So, nearly sixty days in with sixty left in the year – here’s what we can no longer do and what we must do. 

We can no longer only try to patch a broken system. 

We must patch and architect anew simultaneously. 

We can no longer try to catch up to other states. 

We must try bold, innovative, wild systems change models knowing that we will fail on the road to new systems. 

We can no longer only talk about “DEI” (Diversity-Equity-Inclusion), “systems change” and “centering youth”. 

We must know exactly what this means, looks like every day and we must be able to all show receipts that tie to real action we are taking so we can be held accountable.  

We can no longer dance around the exquisite design of racism in our systems and institutions. This isn’t an ending point, but a starting point. This is where we begin to build anew in a way that includes everybody and centers those most harmed as designers – understanding this doesn’t just help black and brown people but in every instance where racism is dismantled in every community – especially rural white communities – benefit. Anti-racist systems are built on harming those without power. This is a portable fate and happily a reversible one. Anti-racism work liberates every human to live in dignity and abundance. The old tropes pitting small town against city, white folks against people of color don’t hold water – but people bathe in them anyway.  

We must be bold in our analysis of racialized systems but not rest in analysis alone.  

We must connect the dots across Michigan and link arms with unlikely suspects to make change. 

We have a window. And then it closes. New liberating systems where we all are connected in each other’s fate and invested in each other’s success must be our collective focus.  

Inside The Skillman Foundation, the way we are approaching this is by committing to “walking the mission.” This means conducting racial equity audits of every penny we spend. Studying racial justice and power building. Studying education systems change. Linking arms with our partners near and far, across Detroit, across the region, and across the state. Centering young people to lead – and let’s be clear: to check us, too.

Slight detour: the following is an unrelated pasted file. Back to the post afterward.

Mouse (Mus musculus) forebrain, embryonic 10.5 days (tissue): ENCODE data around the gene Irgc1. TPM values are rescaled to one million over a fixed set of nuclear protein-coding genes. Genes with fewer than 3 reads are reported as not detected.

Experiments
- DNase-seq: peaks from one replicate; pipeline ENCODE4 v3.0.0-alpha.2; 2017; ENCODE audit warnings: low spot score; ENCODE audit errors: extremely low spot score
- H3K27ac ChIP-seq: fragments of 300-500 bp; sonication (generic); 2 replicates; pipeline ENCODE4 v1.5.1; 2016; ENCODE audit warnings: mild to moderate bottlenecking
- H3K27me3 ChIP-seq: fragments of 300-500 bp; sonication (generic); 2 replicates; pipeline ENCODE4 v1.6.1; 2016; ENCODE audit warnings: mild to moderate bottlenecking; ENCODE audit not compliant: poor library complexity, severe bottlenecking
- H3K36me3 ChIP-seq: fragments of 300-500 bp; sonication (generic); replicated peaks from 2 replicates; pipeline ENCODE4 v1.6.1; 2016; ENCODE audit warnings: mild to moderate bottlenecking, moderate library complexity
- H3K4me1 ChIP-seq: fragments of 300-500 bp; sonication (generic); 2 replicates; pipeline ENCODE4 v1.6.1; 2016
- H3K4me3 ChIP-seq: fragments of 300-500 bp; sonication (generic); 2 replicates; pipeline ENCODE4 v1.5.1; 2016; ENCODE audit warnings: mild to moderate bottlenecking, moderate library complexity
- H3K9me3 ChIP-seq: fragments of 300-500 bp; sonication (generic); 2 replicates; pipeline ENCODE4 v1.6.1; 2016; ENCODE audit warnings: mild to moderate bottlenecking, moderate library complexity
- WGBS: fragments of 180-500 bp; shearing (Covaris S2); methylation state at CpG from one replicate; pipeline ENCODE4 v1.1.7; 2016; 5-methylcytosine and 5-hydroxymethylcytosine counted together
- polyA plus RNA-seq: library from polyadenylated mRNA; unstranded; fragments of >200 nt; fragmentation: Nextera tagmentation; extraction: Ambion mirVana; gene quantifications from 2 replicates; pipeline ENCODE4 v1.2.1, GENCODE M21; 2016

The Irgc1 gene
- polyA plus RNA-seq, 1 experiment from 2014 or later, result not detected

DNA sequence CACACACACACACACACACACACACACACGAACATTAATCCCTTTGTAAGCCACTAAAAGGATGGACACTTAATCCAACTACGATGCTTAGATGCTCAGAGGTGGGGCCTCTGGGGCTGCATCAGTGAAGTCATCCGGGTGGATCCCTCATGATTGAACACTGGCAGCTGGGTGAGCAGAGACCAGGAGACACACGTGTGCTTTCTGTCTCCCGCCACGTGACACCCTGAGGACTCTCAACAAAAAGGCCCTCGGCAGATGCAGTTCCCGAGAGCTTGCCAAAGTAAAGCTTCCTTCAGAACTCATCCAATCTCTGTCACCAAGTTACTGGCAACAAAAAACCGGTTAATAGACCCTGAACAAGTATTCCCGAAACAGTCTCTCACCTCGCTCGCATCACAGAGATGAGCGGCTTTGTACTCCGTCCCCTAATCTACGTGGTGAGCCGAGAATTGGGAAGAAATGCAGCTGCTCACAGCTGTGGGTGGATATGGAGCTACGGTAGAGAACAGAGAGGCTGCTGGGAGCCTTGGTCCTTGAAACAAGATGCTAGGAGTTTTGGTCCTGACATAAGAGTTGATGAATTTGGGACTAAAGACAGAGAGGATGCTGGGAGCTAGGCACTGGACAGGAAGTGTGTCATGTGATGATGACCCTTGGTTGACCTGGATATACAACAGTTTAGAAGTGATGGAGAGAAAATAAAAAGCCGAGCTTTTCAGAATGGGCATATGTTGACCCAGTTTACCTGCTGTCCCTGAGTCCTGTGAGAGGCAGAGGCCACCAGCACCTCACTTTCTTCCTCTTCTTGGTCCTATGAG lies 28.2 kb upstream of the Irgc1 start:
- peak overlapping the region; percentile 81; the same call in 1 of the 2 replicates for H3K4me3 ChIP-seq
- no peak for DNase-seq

Over the course of the next year as I continue my listening tour with folks across the city, region, and state – we will share with you what we are learning and later, what we will do with the learnings.  

What do you think we need to know? Click here to share your thoughts with us on Detroit, on education systems, on our work at The Skillman Foundation, and more. Each response will be responded to, and each response will shape us. 

Walking with you. Always walking with you.


Angelique Power
President & CEO
The Skillman Foundation

Angelique Power

Angelique Power is the president and CEO of The Skillman Foundation.

Comments (1)

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  • Cynthia Smith

    The Skillman Foundation has been the catalyst and “think tank” for so many Wayne County Children and Family leaders. Thank you for your “new” and rethinking leadership! Our children and families need so much to help them develop, achieve and become learners that believe in themselves. I thank you for your honest and simple letter and the concept of “walking the mission”. Keep meeting people and learning where the strength and values are grounded and support those organizations to meet the needs across our community.